Ladies – Be in the driver seat about who drives you home
Driving home after a night of drinking and partying is illegal and life-threatening. Choosing the wrong driver to do it for you can be just as perilous warns 1st for Women Insurance.
The company’s managing director, Robyn Farrell, says women must be careful about whose car they get into.
“Catching an unlicensed taxi cab is not recommended. If you are going to be using a taxi service, pre-book your journey with a reputable firm and never wave-down a cab on the spur of the moment in the street,” she says.
In the last decade, the number of taxi cabs on South Africa’s roads has mushroomed. South Africans also have at their disposal a growing list of companies that they can phone to pre-book a taxi when we’re venturing out and don’t want to drink and drive.
Here, just as in many other countries however, there is a burgeoning number of unlicensed, unregulated drivers plying a trade from ferrying people to and from where they want to be. As the drivers aren’t regulated, they aren’t under any obligation to maintain their vehicles, and charge what they want – often astronomical fares.
“When you get into an unlicensed taxi cab, you have no guarantee that the driver has a driver’s license and the un-roadworthiness of the vehicle is almost a certainty. The driver is also probably not insured for the purposes of ferrying people.
“On a more sinister level, you are also essentially getting into a vehicle with a complete stranger. If anything had to wrong, such a dispute over fare or if the driver’s behavior is unsavory or offensive, where could you turn to identify the driver or complain?” asks Farrell.
In the United Kingdom, unlicensed minicabs are touted a major safety concern, particularly for women, with close to 150 reported cab-related sexual offences occurring each year.
This prompted Transport for London to implement a hard-hitting campaign “Safer Travel at Night” to deter people, especially women, from using them. The campaign, though controversial, has been successful in reducing cab-related sexual offences, a 37% reduction since 2002/3 and reducing the demand for illegal cabs. The latest market research shows that the proportion of women using illegal cabs in London has fallen from 19% in 2003 to 3% in 2011.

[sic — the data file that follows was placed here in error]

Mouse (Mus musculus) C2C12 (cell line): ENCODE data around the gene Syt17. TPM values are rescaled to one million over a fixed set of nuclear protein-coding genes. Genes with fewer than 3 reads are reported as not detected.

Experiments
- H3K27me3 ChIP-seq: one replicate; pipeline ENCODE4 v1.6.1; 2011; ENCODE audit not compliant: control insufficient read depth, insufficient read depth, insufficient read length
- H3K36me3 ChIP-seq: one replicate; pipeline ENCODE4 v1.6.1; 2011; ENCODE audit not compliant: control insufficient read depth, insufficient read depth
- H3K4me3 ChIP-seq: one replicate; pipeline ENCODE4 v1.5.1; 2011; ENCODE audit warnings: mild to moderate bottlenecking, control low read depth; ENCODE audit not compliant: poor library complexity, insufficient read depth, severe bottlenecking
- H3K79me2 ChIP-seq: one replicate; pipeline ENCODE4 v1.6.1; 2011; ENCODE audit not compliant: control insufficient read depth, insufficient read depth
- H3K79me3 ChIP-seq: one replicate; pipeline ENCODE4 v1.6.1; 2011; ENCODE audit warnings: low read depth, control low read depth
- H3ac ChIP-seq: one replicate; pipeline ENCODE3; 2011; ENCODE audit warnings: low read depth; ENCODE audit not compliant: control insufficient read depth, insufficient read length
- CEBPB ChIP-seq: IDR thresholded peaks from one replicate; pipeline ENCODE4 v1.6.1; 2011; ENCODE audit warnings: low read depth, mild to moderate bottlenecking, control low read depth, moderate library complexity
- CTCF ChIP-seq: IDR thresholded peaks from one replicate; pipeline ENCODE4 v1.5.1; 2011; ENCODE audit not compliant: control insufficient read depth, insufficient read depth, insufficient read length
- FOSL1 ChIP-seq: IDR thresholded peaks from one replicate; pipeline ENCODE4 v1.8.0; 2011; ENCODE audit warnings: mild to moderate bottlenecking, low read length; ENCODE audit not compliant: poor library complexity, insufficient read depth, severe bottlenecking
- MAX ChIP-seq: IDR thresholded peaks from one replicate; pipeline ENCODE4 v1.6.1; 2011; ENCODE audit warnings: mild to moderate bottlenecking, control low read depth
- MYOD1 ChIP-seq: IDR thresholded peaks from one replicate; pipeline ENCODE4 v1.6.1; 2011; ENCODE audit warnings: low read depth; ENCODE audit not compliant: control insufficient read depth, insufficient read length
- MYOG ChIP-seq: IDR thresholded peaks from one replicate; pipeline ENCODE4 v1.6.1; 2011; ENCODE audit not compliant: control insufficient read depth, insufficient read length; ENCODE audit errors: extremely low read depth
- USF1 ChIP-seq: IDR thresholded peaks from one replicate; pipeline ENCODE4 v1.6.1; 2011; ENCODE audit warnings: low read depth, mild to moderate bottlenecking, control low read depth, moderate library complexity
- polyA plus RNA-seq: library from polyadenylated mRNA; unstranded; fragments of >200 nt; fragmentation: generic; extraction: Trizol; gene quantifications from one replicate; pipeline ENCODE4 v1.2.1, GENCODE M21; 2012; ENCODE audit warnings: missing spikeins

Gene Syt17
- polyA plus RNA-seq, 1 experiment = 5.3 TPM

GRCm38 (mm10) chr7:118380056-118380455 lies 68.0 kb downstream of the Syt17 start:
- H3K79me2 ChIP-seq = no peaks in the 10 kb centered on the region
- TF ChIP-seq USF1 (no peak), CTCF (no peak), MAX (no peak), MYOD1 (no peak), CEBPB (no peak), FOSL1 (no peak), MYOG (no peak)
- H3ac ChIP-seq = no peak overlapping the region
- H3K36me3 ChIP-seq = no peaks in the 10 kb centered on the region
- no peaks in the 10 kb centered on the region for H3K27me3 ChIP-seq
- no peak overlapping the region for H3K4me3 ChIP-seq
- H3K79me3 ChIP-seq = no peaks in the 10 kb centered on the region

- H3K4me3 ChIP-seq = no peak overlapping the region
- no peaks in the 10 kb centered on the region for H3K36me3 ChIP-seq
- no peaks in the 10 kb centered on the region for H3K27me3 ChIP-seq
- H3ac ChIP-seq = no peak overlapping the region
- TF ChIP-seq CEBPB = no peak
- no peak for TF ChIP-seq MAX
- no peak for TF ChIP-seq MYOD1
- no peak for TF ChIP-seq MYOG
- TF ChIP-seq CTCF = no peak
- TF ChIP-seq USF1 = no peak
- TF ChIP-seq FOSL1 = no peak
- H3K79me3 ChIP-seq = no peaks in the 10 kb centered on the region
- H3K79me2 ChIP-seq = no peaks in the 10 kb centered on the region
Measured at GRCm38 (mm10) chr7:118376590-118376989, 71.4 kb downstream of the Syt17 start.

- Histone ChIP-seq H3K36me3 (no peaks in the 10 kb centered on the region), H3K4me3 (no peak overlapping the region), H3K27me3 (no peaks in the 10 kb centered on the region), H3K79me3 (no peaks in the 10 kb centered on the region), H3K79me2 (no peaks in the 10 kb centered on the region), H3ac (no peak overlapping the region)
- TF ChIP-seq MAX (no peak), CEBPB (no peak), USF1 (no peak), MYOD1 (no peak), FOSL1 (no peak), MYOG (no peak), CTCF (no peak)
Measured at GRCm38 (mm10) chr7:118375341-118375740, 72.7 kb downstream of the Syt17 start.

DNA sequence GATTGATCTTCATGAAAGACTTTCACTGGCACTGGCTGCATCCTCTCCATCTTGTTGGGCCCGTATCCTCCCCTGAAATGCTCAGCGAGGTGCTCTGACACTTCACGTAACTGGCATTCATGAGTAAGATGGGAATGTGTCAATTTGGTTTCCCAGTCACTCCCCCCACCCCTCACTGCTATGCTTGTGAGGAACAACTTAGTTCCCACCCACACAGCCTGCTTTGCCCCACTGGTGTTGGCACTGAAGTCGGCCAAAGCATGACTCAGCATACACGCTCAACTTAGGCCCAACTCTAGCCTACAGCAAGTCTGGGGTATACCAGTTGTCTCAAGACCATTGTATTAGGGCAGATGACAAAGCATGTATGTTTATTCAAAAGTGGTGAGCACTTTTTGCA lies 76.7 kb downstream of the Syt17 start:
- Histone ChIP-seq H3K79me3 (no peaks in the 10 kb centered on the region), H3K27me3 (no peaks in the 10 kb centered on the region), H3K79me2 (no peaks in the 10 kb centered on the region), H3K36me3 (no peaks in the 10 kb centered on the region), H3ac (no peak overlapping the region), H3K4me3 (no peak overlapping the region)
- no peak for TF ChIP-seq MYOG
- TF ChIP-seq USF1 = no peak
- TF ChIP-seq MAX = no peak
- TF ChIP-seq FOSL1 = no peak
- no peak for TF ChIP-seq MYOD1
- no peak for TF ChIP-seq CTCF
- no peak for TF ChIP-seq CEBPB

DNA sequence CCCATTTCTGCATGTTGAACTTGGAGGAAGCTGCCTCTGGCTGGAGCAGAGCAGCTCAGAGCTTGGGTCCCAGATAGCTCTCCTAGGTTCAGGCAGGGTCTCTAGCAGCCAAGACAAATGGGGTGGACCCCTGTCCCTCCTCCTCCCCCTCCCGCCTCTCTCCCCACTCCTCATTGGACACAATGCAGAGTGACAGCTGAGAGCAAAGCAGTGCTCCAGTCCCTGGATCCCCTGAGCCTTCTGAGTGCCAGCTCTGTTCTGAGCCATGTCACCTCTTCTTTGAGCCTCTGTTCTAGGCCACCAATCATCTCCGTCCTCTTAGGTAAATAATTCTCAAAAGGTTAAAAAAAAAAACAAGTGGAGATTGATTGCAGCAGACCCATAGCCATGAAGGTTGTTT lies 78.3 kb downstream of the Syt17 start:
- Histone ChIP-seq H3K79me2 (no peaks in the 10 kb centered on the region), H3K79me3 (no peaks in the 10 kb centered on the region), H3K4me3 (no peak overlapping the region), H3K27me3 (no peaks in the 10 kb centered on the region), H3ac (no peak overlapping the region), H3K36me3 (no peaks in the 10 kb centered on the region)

In South Africa, as in the UK and anywhere else in the world where there are lots of unregulated, unlicensed cabs in operation, Farrell advises women to pre-book their journey with a reputable cab company.
To drive on a public road transporting passengers for an income in South Africa, a driver must have a professional driving permit (PrDP). A person can only obtain a PrDP if they have a valid driving licence for the type of vehicle in question; have been certified as medically fit by a doctor, have never had their driver’s licence suspended, and do not have a criminal record against their name for the past five years.
“When you use a reputable cab service, such as Cabs for Women, you are assured that your trip is carried out by a licensed, insured driver and vehicle,” says Farrell.
She also offers these safety tips:
- When your cab arrives, check that it is yours by asking the driver to confirm your name and destination before you get in the car.
- Check the driver’s ID.
- Sit in the back of the car.
- Carry your cellphone in case of an emergency.
- Make sure you have informed a friend of the name of the taxi service you are using.
1st for Women Insurance is a proud sponsor of Cabs for Women and since 2009, 1st for Women policyholders have received a 5% discount on their taxi fare when travelling with Cabs for Women.
Cabs for Women is a metered cab service owned by women – and driven only by women. All its cab drivers have professional driving permits; have training in defensive driving techniques; are skilled in anti-hijacking techniques and have undergone basic first aid training. All Cabs for Women vehicles are fitted with GPS tracking so passengers know where they are and where they are going, and every taxi is equipped with a taxi metre so that pricing is transparent and consistent.